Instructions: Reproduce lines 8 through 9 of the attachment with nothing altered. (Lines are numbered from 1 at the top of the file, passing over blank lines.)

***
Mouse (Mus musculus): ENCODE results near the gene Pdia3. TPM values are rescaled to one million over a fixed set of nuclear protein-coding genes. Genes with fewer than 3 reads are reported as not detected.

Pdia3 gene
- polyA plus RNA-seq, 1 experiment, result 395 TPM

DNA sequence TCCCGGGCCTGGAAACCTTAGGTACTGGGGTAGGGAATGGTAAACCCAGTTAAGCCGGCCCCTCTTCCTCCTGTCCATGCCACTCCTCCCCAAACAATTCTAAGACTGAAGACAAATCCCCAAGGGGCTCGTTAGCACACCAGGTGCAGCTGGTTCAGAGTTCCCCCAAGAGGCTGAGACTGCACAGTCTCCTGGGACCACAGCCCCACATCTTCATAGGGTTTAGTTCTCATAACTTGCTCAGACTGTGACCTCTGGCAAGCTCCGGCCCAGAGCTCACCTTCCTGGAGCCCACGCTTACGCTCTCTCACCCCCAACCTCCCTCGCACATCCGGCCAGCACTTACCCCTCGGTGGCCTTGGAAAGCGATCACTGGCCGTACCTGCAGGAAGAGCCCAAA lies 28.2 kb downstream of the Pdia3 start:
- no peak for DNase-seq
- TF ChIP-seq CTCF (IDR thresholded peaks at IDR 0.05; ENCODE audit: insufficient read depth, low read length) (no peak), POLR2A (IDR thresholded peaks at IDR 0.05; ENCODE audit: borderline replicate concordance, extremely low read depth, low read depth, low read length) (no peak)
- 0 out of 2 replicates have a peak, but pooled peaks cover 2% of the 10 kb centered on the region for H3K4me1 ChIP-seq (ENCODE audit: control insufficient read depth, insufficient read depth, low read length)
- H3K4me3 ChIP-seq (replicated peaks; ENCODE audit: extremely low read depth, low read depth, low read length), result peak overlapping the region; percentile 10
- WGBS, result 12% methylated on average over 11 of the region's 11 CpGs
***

- H3K4me3 ChIP-seq (replicated peaks; ENCODE audit: extremely low read depth, low read depth, low read length), result peak overlapping the region; percentile 10
- WGBS, result 12% methylated on average over 11 of the region's 11 CpGs